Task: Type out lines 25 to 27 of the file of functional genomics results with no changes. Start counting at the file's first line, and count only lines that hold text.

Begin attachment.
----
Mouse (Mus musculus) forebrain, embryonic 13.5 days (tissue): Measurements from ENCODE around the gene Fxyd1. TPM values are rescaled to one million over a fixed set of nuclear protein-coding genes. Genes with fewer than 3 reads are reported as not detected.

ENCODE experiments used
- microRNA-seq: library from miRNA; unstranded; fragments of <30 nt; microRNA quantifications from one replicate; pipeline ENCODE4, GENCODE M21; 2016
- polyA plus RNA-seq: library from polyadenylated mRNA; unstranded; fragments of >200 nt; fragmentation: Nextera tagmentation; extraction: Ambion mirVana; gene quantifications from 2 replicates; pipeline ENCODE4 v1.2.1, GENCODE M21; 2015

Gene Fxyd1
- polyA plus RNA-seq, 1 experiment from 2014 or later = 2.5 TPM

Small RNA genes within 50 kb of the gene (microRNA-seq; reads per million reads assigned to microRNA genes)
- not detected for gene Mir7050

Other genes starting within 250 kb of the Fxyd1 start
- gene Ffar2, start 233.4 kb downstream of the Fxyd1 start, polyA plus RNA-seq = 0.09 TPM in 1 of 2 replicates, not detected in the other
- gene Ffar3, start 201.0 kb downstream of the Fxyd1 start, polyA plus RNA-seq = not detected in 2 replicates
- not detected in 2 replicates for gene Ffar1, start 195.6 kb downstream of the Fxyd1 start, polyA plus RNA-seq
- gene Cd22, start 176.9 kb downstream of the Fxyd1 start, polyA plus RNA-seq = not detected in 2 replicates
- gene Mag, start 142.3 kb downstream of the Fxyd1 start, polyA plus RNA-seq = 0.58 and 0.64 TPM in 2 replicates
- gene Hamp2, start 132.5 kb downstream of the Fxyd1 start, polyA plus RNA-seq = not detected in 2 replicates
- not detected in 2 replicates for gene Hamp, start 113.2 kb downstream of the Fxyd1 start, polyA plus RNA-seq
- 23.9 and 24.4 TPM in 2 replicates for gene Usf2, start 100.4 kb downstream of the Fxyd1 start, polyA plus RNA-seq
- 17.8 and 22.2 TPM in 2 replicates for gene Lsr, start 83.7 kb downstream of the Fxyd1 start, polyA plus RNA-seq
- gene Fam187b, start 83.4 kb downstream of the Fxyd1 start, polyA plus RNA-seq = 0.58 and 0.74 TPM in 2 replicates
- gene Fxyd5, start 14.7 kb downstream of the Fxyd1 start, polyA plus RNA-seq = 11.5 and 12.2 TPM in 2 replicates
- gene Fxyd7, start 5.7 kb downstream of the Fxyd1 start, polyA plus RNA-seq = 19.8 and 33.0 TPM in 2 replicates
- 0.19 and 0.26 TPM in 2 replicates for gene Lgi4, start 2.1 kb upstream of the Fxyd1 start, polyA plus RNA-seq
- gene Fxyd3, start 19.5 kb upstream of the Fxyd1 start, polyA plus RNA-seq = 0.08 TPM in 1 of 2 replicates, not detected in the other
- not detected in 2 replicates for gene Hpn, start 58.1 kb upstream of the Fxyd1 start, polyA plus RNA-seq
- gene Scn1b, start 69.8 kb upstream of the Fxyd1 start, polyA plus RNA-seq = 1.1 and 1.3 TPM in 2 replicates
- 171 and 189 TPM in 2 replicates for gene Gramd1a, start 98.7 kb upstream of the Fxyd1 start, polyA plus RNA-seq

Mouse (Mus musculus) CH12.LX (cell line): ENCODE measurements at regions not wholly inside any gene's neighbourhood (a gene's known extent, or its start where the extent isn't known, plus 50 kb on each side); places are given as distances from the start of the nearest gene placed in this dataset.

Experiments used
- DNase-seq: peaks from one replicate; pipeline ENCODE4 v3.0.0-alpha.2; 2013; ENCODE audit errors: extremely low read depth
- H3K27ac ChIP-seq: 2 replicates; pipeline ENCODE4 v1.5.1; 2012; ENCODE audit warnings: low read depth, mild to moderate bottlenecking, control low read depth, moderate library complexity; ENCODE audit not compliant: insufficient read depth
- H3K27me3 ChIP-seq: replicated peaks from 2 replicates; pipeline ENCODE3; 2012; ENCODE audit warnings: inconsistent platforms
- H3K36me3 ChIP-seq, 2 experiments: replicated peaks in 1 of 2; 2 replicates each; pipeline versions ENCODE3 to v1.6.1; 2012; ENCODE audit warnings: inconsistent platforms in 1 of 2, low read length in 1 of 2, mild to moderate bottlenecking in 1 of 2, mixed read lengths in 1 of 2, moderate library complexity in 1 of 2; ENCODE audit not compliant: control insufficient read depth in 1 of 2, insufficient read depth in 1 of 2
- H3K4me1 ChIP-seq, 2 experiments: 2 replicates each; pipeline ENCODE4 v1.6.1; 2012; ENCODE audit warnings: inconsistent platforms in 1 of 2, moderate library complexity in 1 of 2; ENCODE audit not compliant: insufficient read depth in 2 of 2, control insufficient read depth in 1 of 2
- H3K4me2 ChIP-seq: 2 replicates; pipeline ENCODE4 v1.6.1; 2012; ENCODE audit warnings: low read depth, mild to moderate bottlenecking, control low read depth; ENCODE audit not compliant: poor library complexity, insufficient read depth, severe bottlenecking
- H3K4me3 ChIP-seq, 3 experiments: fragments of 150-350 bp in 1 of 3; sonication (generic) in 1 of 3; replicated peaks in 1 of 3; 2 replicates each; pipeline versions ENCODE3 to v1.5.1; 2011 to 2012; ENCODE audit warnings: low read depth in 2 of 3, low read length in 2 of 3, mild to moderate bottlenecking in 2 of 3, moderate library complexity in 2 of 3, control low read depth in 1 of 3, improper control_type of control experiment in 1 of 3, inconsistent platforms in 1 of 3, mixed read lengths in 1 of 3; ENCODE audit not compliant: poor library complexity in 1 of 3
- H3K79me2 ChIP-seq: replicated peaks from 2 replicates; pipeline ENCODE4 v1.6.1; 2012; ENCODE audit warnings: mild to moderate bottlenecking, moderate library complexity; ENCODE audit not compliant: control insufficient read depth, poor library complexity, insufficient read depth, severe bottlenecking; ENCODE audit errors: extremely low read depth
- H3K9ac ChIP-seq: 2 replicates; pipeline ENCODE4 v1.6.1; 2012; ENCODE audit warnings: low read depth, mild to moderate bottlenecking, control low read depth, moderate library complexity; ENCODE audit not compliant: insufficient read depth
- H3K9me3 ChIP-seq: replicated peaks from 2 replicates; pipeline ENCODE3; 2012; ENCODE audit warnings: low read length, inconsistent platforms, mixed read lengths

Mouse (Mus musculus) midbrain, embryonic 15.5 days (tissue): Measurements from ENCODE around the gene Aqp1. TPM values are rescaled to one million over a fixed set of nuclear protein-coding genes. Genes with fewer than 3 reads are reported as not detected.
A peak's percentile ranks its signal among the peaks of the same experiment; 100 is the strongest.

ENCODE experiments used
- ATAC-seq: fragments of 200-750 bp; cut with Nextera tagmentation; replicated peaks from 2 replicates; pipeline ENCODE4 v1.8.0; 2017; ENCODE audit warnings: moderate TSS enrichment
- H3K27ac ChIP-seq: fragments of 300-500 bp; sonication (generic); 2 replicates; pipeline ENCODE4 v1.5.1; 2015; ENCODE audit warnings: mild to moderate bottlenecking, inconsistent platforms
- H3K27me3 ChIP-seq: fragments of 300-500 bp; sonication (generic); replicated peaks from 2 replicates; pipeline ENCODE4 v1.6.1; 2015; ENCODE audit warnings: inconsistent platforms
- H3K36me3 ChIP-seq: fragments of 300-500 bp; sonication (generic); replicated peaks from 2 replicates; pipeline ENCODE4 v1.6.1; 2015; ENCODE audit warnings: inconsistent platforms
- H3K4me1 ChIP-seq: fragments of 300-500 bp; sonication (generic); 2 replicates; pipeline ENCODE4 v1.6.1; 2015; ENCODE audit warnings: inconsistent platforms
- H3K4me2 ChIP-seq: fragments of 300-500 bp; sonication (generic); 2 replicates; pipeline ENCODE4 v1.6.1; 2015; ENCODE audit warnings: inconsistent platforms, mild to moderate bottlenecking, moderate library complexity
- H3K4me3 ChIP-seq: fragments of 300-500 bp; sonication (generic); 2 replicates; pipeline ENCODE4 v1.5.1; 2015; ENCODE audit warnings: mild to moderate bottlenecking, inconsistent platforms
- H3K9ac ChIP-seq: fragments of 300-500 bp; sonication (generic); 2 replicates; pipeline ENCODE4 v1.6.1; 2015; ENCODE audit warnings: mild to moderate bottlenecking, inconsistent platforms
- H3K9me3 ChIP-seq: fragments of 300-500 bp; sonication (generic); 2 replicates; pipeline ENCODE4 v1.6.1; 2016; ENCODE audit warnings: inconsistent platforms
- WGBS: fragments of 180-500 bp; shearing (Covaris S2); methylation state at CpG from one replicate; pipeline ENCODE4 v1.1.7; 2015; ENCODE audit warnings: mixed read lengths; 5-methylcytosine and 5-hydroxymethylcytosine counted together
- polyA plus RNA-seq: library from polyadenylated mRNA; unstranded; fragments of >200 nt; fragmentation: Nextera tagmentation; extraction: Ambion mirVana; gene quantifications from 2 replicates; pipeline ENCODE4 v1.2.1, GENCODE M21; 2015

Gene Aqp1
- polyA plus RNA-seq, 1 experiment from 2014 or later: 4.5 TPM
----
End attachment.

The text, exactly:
- gene Scn1b, start 69.8 kb upstream of the Fxyd1 start, polyA plus RNA-seq = 1.1 and 1.3 TPM in 2 replicates
- 171 and 189 TPM in 2 replicates for gene Gramd1a, start 98.7 kb upstream of the Fxyd1 start, polyA plus RNA-seq

Mouse (Mus musculus) CH12.LX (cell line): ENCODE measurements at regions not wholly inside any gene's neighbourhood (a gene's known extent, or its start where the extent isn't known, plus 50 kb on each side); places are given as distances from the start of the nearest gene placed in this dataset.